The bill enables limited discretion by the licensing authorities in the issuance of long gun licenses (FID cards), and unfortunately changes the existing law to limit discretion for handguns.  In both cases, the licensing authority must first obtain the concurrence of a district court before denying a license. The good news here is that there are now more conditions specified as legitimate reasons to deny a license.

There are many elements surrounding school safety and around suicide prevention also included in the bill. There will be further work to do getting all aspects of this bill implemented successfully.

Transportation—Robin Roberge:  H.3091, An Act relative to active streets and healthy communities, passed with League support.

“Active streets” are streets designed to allow for more trips to be taken via active transportation such as walking and cycling. This law encourages cities and towns across Massachusetts to routinely include appropriate active streets design elements in locally funded road projects. Communities that are certified by this program by adopting certain policies and procedures would be eligible to receive a modest amount of additional local transportation funding, thereby incentivizing these actions.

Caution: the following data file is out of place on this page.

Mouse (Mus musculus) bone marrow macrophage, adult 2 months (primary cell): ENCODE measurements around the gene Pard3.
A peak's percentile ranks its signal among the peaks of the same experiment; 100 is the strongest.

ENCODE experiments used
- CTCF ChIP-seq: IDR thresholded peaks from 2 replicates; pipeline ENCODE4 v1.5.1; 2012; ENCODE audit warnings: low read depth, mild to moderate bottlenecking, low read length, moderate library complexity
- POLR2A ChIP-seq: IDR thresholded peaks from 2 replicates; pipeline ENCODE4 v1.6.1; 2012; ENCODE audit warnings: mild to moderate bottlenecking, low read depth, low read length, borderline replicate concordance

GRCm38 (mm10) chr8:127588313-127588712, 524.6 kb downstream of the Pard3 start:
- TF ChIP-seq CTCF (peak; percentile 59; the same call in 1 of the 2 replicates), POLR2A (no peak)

Governor Patrick Endorses Yes On 2, Urges Voters to Update Bottle Bill

DSC_7164September 24, 2014— Governor Deval Patrick today enthusiastically threw his support behind the effort to update the Bottle Bill and pass Question 2 on the November 4 ballot. Governor Patrick endorsed STOP Litter: YES on 2, the grassroots campaign to add water bottles and sports drinks to the existing five-cent bottle deposit law. The Governor joined environmental and civic groups in supporting YES on 2, including the League of Women Voters of Massachusetts, represented by co-president Anne Borg.